Christ's blood is also seen as the means for atonement for sins for Christians.

At the Council of Jerusalem, the apostles prohibited Christians from consuming blood, probably because this was a command given to Noah (Genesis 9:4, see Noahide Law). This command continued to be observed by the Eastern Orthodox.


Consumption of food containing blood is forbidden by Islamic dietary laws. This is derived from the statement in the Qur'an, sura Al-Ma'ida (5:3): "Forbidden to you (for food) are: dead meat, blood, the flesh of swine, and that on which hath been invoked the name of other than Allah."

Blood is considered as unclean and in Islam cleanliness is part of the faith, hence there are specific methods to obtain physical and ritual status of cleanliness once bleeding has occurred. Specific rules and prohibitions apply to menstruation, postnatal bleeding and irregular vaginal bleeding.

However it is often said that the soul is made of the blood to distinguish souls from other souls through the ancestry in the blood. The Qalb which is the soul (heart in Arabic) pumps its Ruh through the veins and the Ruh is a life force called blood.

Jehovah's Witnesses

Out of obedience to commands in the Bible, such as: "Keep abstaining...from blood."-Acts 15:28, 29, Jehovah's Witnesses do not partake in the consumption of blood or accept transfusions of whole blood or its four major components namely, red blood cells, white blood cells, platelets (thrombocytes), and whole plasma. Members are instructed to personally decide whether or not to accept fractions and medical procedures that involve their own blood.

Chinese and Japanese culture

In Chinese popular culture, it is often said that, if a man's nose produces a small flow of blood, this signifies that he is experiencing sexual desire. This often appears in Chinese-language and Hong Kong films as well as in Japanese culture parodied in anime and manga. Characters, mostly males, will often be shown with a nosebleed if they have just seen someone nude or in little clothing, or if they have had an erotic thought or fantasy; this is based on the idea that a male's blood pressure will spike dramatically when aroused.[29]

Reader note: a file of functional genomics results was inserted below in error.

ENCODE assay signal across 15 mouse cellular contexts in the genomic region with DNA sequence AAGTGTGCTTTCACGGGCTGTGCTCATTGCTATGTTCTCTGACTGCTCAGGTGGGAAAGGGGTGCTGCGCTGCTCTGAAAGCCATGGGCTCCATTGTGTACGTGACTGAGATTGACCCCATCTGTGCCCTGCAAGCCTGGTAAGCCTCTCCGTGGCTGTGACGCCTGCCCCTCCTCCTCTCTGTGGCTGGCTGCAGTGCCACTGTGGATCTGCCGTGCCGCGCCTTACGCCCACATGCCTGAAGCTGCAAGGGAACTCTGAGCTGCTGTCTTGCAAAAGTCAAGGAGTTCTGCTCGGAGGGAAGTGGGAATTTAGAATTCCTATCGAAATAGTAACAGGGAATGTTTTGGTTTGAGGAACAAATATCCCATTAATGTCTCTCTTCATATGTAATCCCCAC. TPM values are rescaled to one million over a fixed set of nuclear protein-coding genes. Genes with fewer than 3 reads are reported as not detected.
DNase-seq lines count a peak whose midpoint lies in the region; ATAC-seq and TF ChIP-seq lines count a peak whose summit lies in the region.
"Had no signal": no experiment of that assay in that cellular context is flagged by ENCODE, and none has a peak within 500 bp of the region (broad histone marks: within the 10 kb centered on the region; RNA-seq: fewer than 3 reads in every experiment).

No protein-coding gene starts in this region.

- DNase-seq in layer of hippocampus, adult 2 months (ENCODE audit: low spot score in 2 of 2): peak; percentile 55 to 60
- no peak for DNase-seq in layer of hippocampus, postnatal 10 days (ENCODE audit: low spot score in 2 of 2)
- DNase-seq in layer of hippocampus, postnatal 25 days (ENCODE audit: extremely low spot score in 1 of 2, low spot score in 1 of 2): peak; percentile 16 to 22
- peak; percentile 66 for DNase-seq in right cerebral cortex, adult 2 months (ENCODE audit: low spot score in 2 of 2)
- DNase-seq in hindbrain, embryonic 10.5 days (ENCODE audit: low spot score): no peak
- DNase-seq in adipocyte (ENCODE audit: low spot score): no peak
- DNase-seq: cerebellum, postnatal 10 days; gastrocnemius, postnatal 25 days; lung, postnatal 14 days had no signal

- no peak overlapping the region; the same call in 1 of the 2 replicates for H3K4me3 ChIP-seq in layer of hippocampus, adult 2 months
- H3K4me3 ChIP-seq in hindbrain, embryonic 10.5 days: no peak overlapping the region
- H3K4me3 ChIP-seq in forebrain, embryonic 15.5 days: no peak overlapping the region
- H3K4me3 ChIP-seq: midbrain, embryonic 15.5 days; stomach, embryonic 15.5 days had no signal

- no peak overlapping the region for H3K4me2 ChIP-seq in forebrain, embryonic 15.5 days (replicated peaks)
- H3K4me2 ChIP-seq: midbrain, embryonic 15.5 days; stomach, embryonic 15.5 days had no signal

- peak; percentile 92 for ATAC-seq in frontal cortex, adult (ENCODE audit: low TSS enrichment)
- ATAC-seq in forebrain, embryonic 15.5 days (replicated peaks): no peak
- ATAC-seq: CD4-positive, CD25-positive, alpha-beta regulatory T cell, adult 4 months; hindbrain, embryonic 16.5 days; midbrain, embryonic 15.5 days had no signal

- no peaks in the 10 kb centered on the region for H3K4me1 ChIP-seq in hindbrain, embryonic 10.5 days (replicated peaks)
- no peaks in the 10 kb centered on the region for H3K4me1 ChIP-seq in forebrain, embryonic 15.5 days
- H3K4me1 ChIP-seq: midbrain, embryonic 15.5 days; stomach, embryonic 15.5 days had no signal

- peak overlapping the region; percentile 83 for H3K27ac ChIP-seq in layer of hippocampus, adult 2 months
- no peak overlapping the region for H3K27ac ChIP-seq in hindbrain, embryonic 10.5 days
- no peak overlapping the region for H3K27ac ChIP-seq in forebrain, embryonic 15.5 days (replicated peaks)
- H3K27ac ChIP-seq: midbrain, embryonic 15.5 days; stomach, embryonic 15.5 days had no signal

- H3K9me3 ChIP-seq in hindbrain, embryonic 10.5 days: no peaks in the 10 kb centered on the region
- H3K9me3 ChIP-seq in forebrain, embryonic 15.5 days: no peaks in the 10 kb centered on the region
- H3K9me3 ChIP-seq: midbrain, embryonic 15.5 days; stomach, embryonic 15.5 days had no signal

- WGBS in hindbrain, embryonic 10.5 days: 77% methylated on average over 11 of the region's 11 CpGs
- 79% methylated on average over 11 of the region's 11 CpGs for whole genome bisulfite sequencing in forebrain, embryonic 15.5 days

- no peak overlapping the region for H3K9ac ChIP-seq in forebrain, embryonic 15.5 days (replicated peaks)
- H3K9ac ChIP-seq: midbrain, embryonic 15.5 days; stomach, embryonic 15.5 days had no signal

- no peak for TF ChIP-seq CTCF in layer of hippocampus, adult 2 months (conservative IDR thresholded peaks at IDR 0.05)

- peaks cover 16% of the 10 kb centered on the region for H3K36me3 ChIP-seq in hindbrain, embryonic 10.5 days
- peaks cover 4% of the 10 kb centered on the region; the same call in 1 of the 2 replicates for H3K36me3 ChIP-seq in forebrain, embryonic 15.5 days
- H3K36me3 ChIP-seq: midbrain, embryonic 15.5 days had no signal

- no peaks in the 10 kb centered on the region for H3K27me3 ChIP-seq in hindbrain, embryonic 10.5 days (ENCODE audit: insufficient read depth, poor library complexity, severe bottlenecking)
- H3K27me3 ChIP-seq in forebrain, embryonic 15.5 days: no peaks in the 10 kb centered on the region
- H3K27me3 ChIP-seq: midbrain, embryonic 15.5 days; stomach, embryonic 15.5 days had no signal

Blood libel

Various religious and other groups have been falsely accused of using human blood in rituals; such accusations are known as blood libel. The most common form of this is blood libel against Jews. Although there is no ritual involving human blood in Jewish law or custom, fabrications of this nature (often involving the murder of children) were widely used during the Middle Ages to justify Antisemitic persecution.

Vampire legends

Vampires are mythical creatures that drink blood directly for sustenance, usually with a preference for human blood. Cultures all over the world have myths of this kind; for example the 'Nosferatu' legend, a human who achieves damnation and immortality by drinking the blood of others, originates from Eastern European folklore. Ticks, leeches, female mosquitoes, vampire bats, and an assortment of other natural creatures do drink blood, but only bats are associated with vampires. This has no relation to vampire bats, which are new world creatures discovered well after the origins of the European myths.


In the applied sciences

Blood residue can help forensic investigators identify weapons, reconstruct a criminal action, and link suspects to the crime. Through bloodstain pattern analysis, forensic information can also be gained from the spatial distribution of bloodstains.

Blood residue analysis is also a technique used in archeology.

In art

Blood is one of the body fluids that has been used in art.[30] In particular, the performances of Viennese Actionist Hermann Nitsch, Franko B, Lennie Lee, Ron Athey, Yang Zhichao, and Kira O' Reilly, along with the photography of Andres Serrano, have incorporated blood as a prominent visual element. Marc Quinn has made sculptures using frozen blood, including a cast of his own head made using his own blood.